The U.K. government's Department for International Development, or DFID, has made a 20-year, £25 million investment in a natural disaster hedge fund, Natural Disaster Fund, Reuters reported, citing a spokeswoman for DFID.
The hedge fund, which is managed by Global Parametrics Holding Company Ltd, aims to raise around £143 million for developing states to access climate risk insurance, the Feb. 23 report said, noting that the G7 countries, which include the U.K., want to address the lack of access to insurance in the developing world, aiming, by 2020 to insure an additional 400 million people for losses in the event of natural disasters.
A 2017 DFID report said insurance could cover as much as $6.8 billion of natural disaster losses if more insurance structures were used, including so-called "parametric" structures that allow insurance payments to be triggered by predetermined factors such as increased water height rather than wait for insurers to calculate the loss, the newswire wrote.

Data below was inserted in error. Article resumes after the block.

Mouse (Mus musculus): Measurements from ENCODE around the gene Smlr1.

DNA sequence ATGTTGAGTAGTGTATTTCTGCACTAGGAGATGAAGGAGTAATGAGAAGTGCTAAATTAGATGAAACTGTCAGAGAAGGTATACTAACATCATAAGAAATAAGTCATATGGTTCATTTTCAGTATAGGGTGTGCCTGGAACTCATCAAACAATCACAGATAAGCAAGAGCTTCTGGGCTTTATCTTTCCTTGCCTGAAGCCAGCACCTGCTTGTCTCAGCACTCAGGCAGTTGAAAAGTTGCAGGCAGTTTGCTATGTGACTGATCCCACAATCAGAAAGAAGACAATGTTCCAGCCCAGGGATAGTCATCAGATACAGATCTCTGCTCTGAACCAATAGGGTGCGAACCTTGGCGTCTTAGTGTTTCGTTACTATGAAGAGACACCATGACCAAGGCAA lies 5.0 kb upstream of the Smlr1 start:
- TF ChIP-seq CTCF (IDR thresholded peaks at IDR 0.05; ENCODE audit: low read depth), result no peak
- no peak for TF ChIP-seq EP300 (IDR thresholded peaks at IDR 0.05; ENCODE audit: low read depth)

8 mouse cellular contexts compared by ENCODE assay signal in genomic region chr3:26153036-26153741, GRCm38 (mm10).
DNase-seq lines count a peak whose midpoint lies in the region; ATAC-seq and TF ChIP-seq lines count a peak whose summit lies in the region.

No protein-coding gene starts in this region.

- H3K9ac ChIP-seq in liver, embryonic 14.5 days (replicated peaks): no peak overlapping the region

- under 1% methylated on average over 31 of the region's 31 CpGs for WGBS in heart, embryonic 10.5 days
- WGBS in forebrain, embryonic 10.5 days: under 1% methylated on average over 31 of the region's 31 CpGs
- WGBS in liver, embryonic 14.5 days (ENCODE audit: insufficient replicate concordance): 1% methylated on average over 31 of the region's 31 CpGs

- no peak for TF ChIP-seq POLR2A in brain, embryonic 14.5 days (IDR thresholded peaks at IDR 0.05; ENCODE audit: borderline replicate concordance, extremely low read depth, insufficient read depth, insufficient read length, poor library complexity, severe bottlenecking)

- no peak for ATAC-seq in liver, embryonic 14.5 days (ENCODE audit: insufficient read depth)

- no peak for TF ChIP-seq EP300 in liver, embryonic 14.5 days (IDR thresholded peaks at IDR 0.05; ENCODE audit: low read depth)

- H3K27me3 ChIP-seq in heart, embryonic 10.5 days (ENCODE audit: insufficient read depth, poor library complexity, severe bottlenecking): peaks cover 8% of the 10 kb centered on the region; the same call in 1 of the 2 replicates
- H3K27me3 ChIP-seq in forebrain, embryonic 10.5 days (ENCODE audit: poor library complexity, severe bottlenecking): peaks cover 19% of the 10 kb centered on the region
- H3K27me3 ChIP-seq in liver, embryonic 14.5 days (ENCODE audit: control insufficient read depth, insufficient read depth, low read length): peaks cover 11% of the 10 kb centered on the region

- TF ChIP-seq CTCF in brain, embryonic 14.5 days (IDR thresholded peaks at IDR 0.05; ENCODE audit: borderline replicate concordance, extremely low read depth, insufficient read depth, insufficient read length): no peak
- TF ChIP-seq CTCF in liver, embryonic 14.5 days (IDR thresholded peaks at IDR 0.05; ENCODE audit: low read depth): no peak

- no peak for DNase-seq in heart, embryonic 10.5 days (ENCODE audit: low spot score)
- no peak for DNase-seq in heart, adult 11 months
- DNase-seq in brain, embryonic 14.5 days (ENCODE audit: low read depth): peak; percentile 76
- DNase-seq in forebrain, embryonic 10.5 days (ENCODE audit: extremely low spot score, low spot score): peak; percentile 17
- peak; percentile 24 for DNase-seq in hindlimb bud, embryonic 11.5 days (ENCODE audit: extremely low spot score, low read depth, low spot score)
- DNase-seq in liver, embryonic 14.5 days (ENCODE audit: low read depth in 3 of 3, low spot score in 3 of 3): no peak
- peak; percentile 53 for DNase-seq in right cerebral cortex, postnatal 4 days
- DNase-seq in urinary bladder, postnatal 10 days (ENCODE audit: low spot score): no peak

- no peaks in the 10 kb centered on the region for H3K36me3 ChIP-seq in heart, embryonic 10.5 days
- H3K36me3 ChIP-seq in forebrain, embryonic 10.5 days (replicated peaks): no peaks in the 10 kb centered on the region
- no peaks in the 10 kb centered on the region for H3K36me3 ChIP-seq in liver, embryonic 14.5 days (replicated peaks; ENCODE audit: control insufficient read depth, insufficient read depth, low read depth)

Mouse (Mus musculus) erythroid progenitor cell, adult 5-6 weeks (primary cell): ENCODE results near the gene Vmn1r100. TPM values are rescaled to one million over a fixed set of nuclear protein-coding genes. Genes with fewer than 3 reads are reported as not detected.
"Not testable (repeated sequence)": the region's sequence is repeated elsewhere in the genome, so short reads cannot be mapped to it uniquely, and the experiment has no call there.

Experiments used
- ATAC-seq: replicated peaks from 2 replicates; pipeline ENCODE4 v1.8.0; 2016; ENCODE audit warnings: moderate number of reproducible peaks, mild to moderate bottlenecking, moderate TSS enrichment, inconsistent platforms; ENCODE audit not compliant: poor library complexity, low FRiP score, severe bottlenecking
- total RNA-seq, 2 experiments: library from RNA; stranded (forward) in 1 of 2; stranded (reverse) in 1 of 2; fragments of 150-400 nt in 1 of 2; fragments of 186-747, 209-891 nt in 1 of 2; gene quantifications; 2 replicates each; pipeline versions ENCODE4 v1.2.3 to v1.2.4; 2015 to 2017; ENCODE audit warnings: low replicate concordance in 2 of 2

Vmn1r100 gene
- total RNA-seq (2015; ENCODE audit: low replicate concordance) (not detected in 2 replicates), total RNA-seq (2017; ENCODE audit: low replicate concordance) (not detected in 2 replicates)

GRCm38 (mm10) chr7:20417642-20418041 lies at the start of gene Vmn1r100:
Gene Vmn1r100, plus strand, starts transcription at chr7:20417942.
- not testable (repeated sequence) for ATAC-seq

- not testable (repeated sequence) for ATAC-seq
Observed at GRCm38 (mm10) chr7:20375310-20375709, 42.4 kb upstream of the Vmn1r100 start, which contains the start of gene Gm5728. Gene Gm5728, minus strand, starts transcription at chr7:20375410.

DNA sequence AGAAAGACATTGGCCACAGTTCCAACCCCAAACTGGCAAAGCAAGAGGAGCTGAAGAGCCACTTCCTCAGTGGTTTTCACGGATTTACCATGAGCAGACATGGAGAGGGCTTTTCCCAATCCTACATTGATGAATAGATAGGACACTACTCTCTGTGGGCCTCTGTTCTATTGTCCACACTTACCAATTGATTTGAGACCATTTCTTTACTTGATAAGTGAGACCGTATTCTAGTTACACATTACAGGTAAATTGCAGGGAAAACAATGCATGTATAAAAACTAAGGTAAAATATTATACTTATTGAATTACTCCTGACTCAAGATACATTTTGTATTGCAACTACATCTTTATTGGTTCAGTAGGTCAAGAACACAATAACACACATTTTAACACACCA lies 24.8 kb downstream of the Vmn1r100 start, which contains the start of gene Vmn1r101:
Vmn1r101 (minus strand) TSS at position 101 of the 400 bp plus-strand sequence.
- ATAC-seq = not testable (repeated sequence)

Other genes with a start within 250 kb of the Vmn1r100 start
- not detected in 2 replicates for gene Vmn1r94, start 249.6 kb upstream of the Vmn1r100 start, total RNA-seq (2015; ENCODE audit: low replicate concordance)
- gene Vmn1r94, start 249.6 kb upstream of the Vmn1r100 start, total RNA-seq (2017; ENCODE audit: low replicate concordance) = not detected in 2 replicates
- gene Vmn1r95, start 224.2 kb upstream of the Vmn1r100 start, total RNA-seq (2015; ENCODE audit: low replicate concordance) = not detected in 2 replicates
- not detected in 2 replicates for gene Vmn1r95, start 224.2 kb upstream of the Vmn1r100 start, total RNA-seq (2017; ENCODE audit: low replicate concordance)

Reuters added that German development bank KfW may also invest in the hedge fund as investors turn to so-called insurance-linked securities, or ILS, like catastrophe bonds due to high returns. Stefan Hirche, a project manager for financial sector development at KfW, reportedly said the bank is "considering a direct investment" although the amount has not yet been decided.
The development bank's Insuresilience Investment Fund and DFID also financed a combined £3 million to Global Parametric's set up, Hirche added.
Global Parametrics and World Vision's microfinance unit provide climate insurance for up to four million people in six countries in Africa and Asia, according to the newswire.